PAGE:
But the most important thing about Dr. Marques’s teaching is what she doesn’t say: that these voices will go away.
In my experience and in the experiences of every teacher, student, and wise person I know, that doesn’t happen. The inner critic still rages. The inner adolescent still reacts. The inner child still cries. All your parts (to invoke the method of Internal Family Systems here) continue to play their roles, maybe a little less intensely than before, but with a surprising amount of resilience.
The difference is that you don’t hand them the microphone. Or if you prefer a transportation metaphor, they don’t drive the bus.
That’s how you get ten percent happier – not by magically making the bad parts go away, but by respectfully, self-compassionately noticing them for what they are, and not allowing them to dictate your behavior.
You don’t have to repress or scold your inner critic (which generally backfires anyway). You can just recognize her for who she is, and remember, in Dr. Luana’s words, that “what we say to ourselves may not actually be reality.” Likewise, you can notice anger, neither repressing not expressing it unwisely (in fact, expression is just another way of making it go away so you don’t have to feel it). You can notice that anxiety is present, and even if you don’t calm down, you can take simple steps to counteract it. And so on.
This approach is different from a lot of what’s out there in the ‘wellness’ space today. Some teachers appear to promise that you can stay chill all the time, find your zen, and go to your happy place whenever bad stuff happens. Which, you know, sometimes is a good thing – but other times is avoidance or self-delusion. Moreover, constantly treating stress with more Serenity Now doesn’t address the reasons you’re stressed in the first place.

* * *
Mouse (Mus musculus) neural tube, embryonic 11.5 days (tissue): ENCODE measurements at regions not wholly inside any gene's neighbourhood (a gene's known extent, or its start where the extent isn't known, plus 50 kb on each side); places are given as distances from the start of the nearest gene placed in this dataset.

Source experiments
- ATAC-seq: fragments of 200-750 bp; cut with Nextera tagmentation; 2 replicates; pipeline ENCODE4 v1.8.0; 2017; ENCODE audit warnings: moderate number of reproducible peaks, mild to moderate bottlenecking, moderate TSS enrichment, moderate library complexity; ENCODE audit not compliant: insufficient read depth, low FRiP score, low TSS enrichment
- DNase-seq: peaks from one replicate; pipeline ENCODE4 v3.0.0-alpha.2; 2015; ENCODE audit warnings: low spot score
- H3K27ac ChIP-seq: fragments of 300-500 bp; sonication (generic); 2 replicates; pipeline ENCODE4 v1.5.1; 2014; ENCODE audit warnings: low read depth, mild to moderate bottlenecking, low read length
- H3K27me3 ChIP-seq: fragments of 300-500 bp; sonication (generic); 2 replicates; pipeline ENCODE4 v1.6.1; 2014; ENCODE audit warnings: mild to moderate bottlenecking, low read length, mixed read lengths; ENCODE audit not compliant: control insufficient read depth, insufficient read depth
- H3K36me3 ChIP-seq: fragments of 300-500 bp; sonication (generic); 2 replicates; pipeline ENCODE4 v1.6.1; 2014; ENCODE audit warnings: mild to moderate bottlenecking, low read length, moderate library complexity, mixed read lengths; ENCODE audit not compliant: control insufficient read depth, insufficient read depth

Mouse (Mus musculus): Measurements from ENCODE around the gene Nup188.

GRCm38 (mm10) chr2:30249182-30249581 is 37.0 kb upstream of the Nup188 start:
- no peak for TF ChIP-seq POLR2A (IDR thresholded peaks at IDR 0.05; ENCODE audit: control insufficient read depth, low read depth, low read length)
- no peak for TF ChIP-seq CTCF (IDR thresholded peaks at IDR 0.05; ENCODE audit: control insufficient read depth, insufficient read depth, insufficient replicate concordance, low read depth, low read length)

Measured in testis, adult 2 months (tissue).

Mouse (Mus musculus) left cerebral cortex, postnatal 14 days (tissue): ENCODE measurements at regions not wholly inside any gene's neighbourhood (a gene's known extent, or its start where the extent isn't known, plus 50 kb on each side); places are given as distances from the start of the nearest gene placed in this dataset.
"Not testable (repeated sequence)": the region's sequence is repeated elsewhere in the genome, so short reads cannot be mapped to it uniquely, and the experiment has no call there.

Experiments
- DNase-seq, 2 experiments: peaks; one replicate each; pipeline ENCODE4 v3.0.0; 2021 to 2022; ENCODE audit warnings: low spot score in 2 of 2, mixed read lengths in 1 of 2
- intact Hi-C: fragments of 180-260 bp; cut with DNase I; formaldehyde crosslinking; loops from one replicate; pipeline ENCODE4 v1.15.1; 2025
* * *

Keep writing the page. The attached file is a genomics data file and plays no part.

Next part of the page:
Other teachers tell you to squelch negative self-talk so that you can manifest joy with the power of positive intention. Good luck with that. Still, others shame you for being anxious or angry – as if the world doesn’t provide ample reasons to feel what you feel. Come on.
Admittedly, it’s perhaps a subtle difference – the distinction between calming down and being okay with not being calm. But in my experience, it’s the difference between a temporary bubble bath and an authentic happiness that is engaged with the world and other people.
Human beings have evolved to feel a lot of feelings and think a lot of thoughts. Some are helpful, some not so much. We can’t and shouldn’t repress these fundamental human tendencies. But we can acknowledge them with wisdom and compassion, accepting them as they are, without letting them get the better of us.
Dr. Jay Michaelson is a senior editor and podcast host at Ten Percent Happier, as well as a contributing writer to New York Magazine and the Daily Beast. Jay has been teaching meditation for nineteen years; he is an ordained rabbi and authorized to teach in a Theravadan Buddhist tradition. His ten books include The Gate of Tears: Sadness and the Spiritual Path and Enlightenment by Trial and Error.